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Ransomware is still the favourite choice of hackers because it is so simple and effective. Unsuspectingly, you click on a link in an email or install a download, and suddenly your computer blocks. A message appears on the screen saying ‘Your data has been encrypted, pay ten Bitcoins to unblock it’. What do you do? How can you prevent ransomware attacks? And what should you do if your organisation does get hit? You can read the answers to these and other questions about ransomware in this blog.

Every two seconds, a company or person somewhere in the world becomes a victim to a ransomware attack. In the United Kingdom, ransomware is also causing considerable damage: between 2021 and 2022, there was an 70% increase in the number of ransomware attacks.

According to cybercrime statistics, by 2022:

  • 23% of cyber incidents in the UK affect personal data;
  • 31% paid ransom to regain access to company data;
  • 38% indicated that other costs were incurred.


of cyber incidents in the UK affect personal data.


paid ransom to regain access to company data.


indicated that in addition to ransomware, other costs are created.

What is ransomware?

First things first: what exactly is ransomware? Ransomware is a form of malware that literally “holds” computers hostage. In a hostage software attack, a company or individual’s ICT systems are infected with a computer programme that encrypts the data in the system. These are then inaccessible to those affected. In exchange for a ransom, the cybercriminals lift the encryption again. They usually ask for crypto currencies such as Bitcoins in ransomware attacks, as this is more difficult to trace than official currency.

Facts and figures on ransomware

  • Damage from ransomware and ransom payments increased to more than $20 billion worldwide in 2021. This figure is expected to rise to more than $265 billion by 2031.
  • 37% of all businesses and organisations worldwide were hit by ransomware last year. This figure is also expected to rise further every year.
  • Recovering from a ransomware attack comes at a high cost. Larger companies lost an average of $1.85 million (lost revenue and additional costs) in 2021.
  • Paying ransom does not give any guarantee. Because although 31% of victims pay the ransom, on average they get back only 65% of their data or, in the worst case, nothing at all.
  • Malware as a whole increased by 358% in 2020 and ransomware by 435%.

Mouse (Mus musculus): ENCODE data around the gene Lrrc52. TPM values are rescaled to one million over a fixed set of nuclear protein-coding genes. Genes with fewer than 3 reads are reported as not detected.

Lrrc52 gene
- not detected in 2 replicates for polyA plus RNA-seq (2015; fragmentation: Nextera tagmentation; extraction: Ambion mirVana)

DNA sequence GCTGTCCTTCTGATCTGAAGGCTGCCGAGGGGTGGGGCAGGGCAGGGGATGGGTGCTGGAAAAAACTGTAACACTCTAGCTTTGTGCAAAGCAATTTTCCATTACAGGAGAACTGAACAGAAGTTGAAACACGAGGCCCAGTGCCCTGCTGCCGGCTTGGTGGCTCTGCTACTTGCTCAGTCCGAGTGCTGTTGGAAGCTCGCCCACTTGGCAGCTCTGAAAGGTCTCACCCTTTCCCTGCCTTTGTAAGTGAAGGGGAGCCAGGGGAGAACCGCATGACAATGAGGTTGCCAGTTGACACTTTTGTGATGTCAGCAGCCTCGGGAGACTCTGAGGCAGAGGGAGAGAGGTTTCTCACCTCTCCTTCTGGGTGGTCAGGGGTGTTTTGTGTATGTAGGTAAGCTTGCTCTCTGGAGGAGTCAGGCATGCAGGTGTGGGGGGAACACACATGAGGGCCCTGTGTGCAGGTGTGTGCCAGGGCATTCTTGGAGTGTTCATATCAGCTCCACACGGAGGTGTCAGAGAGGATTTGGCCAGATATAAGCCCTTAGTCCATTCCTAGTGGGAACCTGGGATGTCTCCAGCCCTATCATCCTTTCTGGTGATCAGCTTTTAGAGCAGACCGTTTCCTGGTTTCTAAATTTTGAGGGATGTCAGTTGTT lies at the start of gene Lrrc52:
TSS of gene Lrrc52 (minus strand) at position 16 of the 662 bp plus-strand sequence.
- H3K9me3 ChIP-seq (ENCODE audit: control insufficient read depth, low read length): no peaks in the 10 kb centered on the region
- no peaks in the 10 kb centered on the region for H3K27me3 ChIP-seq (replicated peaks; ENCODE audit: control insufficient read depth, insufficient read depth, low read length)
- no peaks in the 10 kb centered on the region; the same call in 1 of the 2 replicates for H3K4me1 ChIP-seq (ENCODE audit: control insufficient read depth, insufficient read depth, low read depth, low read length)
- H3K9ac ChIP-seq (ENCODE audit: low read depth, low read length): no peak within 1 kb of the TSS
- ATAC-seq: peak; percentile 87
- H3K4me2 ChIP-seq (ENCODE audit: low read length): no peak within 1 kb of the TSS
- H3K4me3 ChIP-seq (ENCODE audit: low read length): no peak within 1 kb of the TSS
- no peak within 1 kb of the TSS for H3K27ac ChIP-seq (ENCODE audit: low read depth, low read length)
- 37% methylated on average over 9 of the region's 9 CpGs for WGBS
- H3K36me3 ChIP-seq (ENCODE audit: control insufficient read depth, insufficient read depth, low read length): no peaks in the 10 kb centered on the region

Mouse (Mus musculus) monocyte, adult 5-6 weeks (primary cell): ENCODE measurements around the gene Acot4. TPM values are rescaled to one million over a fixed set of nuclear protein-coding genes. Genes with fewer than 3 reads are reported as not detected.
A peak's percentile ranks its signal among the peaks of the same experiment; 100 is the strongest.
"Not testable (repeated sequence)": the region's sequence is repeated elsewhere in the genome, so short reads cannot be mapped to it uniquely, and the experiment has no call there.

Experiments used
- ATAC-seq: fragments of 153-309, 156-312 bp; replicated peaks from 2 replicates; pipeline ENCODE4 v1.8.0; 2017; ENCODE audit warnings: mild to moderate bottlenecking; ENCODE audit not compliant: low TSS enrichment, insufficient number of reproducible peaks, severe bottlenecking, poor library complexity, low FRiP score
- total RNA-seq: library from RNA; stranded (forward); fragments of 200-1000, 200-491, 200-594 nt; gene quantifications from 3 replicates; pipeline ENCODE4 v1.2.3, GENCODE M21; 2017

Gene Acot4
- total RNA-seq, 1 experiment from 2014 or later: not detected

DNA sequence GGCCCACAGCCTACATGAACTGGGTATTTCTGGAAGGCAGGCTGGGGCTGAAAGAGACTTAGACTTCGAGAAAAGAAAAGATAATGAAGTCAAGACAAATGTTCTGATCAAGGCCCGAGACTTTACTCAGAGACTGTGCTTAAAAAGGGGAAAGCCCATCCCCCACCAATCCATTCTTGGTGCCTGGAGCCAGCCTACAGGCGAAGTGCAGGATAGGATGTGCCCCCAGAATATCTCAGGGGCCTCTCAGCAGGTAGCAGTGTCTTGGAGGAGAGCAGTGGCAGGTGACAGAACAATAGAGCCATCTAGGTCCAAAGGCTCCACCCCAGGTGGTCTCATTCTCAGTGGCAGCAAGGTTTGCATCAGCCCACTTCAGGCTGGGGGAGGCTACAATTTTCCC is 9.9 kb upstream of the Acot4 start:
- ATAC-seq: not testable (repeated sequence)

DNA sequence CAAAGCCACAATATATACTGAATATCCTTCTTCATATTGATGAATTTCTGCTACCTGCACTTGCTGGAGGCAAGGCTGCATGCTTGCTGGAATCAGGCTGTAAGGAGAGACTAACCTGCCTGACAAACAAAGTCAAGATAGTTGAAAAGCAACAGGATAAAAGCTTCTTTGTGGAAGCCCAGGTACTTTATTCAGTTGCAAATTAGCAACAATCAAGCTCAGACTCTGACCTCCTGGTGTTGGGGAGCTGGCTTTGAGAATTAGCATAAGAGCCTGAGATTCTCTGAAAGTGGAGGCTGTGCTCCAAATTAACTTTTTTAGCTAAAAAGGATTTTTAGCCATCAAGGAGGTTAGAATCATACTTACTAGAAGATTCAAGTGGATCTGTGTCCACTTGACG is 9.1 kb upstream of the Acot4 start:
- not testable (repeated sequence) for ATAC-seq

• Not everything can be repaired: only 57% of ransomware attacks were successfully repaired by backups.

Heavier crimes, high costs and catastrophic consequences

A worrying development in the use of ransomware is that cybercriminals are no longer limited to demanding ransoms, but are also committing other crimes such as extortion, theft, fraud or abuse. The nature and seriousness of the offences is increasing and with it the damage to victims.

Moreover, a ransomware attack also hounds companies with other costs, such as replacing ICT systems or hiring ICT specialists. Furthermore, they often suffer loss of revenue, as the business is temporarily not fully functional. Many also enlist the help of a cyber security firm or the police. In a nutshell, the direct and indirect damage caused by a ransomware attack can be quite substantial.

Wat is ransomware?

Not surprisingly, more and more insurers are offering coverage for cybercrime damage in their business insurance policies. In doing so, incidentally, it is increasingly debated whether the ransom sum is also covered.

What can you do against ransomware crime?

The cybercriminals behind ransomware attacks are difficult to track down. Because it is difficult to identify them, they are generally not often prosecuted. Moreover, the willingness of companies to pay the requested ransom is high, as they are quite often threatened to expose or destroy sensitive information. Companies affected by ransomware often fear reputational damage, which is why they are not keen on negative publicity.

Preventing ransomware attack